Review of Good Advice Album by Basia Bulat

The arrival of a new album from Basia Bulat is always something to look forward to. Some years ago now I was immediately gripped by Basia's voice when I heard the utterly brilliant 'Go On' (From 'Heart Of My Own') When you hear Basia sing you can't help but to be captivated. Her vocal is so unique and so enthralling. It has a rasp, a rattle even, an odd tickle that is almost asthmatic, a shortness of breath that is sometimes scared, sometimes fearful but always emotive. Her voice has a rough lining that has such a beautiful quiver and beguiling vibration; she can at times sound like she's singing popping candy but in the most enigmatic and bewitching way.

Basia Bulat Good Advice Album

To try and describe her voice, however hard I try, never quite does justice to such a wonderful instrument. Couple that with her proven ability as a song writer and her incredible musicianship and you begin to wonder why she isn't better known in public's consciousness. (I'm quite happy that she's a bit of a well-kept secret.....but she does deserve to be heard a hell of a lot more)

'Good Advice' is the fourth album from Ontarian Basia Bulat. Following on from 2013's Juno nominated, 'Tall, Tall Shadows', and 2010's breakthrough album, 'Heart Of My Own', 'Good Advice' captures the trauma and torment of a particularly painful break up. Basia reflects with brutal honesty about her failed relationship, how she has been left, how deeply affected she has been and just how devastated and let down she feels.

This time around Bulat has teamed up with My Morning Jacket's Jim James. Over the course of three visits, driving nine hours ("in her Moms car") down to Kentucky to pour her heart out and put to tape her still raw emotions, Basia recorded 'Good Advice'. Whilst there has been a deliberate effort to make more of a pop record than her more folksie sounding predecessors the core elements of a Basia Bulat album are still retained and the more polished sound does not detract from her performance.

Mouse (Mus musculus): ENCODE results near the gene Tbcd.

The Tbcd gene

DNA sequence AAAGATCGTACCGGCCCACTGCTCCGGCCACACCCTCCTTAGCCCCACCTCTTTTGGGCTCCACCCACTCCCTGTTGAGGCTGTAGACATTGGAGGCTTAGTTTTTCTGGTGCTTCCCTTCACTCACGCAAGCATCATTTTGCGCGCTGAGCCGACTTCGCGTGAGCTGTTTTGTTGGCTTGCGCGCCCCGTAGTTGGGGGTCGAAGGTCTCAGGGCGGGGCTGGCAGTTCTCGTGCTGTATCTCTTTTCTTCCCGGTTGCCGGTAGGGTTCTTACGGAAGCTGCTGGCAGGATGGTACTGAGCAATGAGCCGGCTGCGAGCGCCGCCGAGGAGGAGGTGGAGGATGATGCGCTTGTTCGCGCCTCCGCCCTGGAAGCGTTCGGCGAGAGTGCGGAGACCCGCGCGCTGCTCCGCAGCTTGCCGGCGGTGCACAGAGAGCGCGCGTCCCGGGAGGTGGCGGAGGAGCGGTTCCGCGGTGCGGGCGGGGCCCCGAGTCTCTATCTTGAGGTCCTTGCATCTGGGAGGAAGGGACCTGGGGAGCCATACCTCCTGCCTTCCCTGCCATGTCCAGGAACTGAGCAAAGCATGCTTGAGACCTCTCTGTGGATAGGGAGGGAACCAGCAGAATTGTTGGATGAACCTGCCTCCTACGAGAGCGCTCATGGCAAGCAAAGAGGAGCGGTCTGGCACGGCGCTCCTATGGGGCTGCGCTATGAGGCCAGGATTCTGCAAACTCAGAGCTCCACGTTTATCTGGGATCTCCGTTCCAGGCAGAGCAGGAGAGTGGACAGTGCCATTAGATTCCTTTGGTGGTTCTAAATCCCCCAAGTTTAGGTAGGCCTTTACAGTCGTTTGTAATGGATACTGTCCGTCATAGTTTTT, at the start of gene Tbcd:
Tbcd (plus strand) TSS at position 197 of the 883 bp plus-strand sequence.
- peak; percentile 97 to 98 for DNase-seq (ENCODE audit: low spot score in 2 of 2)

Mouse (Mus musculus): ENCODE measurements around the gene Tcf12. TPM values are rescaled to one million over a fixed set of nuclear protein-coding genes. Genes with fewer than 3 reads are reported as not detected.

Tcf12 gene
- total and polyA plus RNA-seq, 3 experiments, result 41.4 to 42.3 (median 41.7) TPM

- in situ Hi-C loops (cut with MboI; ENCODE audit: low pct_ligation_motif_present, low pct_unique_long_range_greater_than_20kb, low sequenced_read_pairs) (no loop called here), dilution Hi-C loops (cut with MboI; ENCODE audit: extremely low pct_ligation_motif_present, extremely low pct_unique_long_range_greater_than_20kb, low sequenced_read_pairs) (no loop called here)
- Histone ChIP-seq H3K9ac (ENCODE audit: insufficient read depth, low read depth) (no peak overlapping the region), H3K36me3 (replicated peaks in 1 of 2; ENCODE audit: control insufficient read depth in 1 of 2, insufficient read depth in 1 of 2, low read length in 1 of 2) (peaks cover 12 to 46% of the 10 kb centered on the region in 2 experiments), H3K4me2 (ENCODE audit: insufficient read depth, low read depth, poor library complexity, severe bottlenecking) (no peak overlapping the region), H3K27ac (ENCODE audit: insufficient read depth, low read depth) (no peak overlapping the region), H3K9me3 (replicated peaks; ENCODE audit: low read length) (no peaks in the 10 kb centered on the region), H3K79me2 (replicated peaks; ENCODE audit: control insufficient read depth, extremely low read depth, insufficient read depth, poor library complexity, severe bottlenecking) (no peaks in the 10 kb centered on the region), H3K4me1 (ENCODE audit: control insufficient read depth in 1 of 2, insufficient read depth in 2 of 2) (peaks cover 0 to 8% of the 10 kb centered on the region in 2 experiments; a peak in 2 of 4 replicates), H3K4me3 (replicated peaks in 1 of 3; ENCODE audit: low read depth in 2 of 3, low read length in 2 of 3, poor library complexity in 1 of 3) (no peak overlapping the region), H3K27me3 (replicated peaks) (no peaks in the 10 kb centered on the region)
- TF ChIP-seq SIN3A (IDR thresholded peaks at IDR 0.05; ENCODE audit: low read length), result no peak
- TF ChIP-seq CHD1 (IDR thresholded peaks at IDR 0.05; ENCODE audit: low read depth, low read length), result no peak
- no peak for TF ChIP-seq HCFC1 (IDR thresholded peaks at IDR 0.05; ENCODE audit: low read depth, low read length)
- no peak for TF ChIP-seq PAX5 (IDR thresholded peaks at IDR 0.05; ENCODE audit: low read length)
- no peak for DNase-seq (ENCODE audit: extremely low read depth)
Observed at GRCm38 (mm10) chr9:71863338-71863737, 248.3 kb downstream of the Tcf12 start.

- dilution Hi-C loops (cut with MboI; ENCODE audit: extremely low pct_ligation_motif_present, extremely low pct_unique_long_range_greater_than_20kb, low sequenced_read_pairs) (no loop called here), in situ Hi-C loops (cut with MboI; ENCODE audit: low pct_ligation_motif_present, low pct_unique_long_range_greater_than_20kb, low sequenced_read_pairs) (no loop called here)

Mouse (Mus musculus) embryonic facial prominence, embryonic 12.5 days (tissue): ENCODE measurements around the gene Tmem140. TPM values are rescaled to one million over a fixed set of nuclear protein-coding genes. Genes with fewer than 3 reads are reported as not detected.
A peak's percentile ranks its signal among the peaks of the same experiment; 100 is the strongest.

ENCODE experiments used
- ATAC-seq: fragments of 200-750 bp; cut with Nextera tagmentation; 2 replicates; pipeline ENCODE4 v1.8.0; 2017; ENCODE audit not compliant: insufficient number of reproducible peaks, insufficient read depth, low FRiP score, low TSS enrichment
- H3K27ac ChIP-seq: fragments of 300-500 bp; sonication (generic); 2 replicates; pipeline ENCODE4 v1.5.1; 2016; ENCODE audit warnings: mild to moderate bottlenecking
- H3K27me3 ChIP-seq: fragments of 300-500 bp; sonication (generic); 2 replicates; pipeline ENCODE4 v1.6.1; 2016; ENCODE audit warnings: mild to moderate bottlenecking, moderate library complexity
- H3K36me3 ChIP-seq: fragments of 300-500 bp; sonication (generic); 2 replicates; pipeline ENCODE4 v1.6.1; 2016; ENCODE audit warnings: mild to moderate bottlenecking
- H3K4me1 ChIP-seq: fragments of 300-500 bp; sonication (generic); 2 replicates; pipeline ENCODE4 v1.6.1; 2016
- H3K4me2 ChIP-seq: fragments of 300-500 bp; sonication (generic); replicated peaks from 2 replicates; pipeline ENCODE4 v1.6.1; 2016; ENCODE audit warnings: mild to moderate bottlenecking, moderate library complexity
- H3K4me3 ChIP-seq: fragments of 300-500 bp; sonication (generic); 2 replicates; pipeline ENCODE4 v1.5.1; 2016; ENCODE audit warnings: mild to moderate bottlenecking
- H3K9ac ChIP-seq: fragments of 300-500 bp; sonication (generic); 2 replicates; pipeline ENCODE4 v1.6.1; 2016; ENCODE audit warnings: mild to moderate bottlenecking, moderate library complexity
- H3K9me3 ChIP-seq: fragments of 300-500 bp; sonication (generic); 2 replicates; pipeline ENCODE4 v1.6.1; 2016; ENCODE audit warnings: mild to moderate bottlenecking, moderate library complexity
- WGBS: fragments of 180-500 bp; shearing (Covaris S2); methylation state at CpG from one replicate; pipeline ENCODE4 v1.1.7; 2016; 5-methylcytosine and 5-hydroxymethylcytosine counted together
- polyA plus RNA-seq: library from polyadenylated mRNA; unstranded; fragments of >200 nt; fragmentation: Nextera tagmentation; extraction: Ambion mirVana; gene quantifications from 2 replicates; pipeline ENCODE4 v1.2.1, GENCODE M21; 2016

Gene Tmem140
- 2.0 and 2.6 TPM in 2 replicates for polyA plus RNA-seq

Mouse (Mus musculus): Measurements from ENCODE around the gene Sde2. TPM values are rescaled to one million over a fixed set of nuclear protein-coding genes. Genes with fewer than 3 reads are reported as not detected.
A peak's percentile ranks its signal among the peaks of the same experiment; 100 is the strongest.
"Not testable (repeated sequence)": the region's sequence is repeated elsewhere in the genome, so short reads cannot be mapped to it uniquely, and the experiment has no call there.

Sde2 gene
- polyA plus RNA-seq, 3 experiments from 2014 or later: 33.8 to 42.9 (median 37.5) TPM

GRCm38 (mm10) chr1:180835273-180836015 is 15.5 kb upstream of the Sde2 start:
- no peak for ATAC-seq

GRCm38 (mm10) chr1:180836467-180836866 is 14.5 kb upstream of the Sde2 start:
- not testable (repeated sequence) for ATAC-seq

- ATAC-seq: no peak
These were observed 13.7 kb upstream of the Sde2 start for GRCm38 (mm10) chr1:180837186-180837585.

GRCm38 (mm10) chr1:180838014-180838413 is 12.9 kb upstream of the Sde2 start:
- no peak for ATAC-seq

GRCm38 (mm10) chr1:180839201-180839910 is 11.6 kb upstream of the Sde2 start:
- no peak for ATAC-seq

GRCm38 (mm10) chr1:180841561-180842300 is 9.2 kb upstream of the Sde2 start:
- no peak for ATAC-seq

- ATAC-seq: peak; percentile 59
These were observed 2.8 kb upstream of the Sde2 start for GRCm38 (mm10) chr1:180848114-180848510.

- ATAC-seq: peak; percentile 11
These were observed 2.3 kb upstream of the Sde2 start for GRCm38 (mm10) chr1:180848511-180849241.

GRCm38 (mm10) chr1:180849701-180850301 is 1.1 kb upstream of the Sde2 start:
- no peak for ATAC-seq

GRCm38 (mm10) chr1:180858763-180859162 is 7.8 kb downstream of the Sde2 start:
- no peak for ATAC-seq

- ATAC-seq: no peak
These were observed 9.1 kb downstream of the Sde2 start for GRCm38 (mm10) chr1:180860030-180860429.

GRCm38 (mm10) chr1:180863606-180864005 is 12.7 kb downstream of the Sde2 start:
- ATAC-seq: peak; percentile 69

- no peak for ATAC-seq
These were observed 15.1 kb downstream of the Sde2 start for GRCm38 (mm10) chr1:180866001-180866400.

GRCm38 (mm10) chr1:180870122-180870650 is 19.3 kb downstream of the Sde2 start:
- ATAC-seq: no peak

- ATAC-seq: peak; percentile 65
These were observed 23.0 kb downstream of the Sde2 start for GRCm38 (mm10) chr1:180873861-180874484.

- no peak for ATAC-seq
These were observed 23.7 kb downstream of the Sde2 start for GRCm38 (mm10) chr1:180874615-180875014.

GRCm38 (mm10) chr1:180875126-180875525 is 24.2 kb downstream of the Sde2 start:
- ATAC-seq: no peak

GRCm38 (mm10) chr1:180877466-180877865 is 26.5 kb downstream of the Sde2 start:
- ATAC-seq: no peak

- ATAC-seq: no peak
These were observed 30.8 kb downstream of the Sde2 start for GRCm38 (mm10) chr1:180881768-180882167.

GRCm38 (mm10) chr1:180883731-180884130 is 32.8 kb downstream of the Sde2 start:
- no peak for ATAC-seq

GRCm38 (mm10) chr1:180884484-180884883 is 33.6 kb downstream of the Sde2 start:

'La, La, Lie', the albums opening track show's Basia has her heart firming on her sleeve. Honest, unflinching and resolute, the song tells it as it is with Basia betrayed but determined. The title track is more of a sombre affair; a time to reflect. In one of her more contemplative moments Basia softly sings as she tries to come to terms with what's going on around her.   

The song that set the platform for the album, 'Infamous', has lost none of its bite or brilliance. Basia sounds at times fragile and hurt and at others reasoned and resolved. "Come back or not but call it off' Come back alone or turn me down, Don't waste my time pretending love is somewhere else" Basia sings as she shares her anguish. Where this song may have set the theme, others such as the devastatingly tragic ballad, 'Time', take it to new heights. Basia's most emotive and engaging vocal performance on the ten track album is a mesmeric wonder.

The more upbeat, but ultimate self blame, of 'Long Goodnight' helps Basia shed, like a cathartic release, her emotional baggage as she builds from a new brittle beginning. 'In The Name Of', shows still further her need for expression, her need to impart her feelings and her ability to get past, and work through, her very personal relationship breakdown. The power in Basia's delivery here is so well caught; it's raw and emotive, heart felt and real, a state of mind so effectively put to song that you feel like you're living through the drama and deconstruction of it all yourself. The close out track, 'Someday Soon', is similarly emotive, however, it perfectly draws the album to an end, framing what's gone before with a sense of resignation and regret.    

Elsewhere on 'Good Advice' there are the lighter, poppier, flashes that are a newer avenue for Basia Bulat. 'Let Me In' and 'Fool' break new ground for Basia Bulat and deliver up a slightly more commercial slant to Basia's work. This production of her work here is the only question mark I have over the entire album; it's not for me the best place to set such a genuinely unique vocal. I like to hear her voice in its most exposed form, with all its idiosyncrasies and delightful nuances bubbling away in the foreground. (Pity I'm not a renowned producer really.... )

Production differences aside, 'Good Advice' remains a great album, capturing a very emotional time in Basia Bulat life. It's not gushing, it's not twee and it's certainly not mawkish. It's real, at times brutally honest, extraordinarily emotive and definitely worth listening to. 

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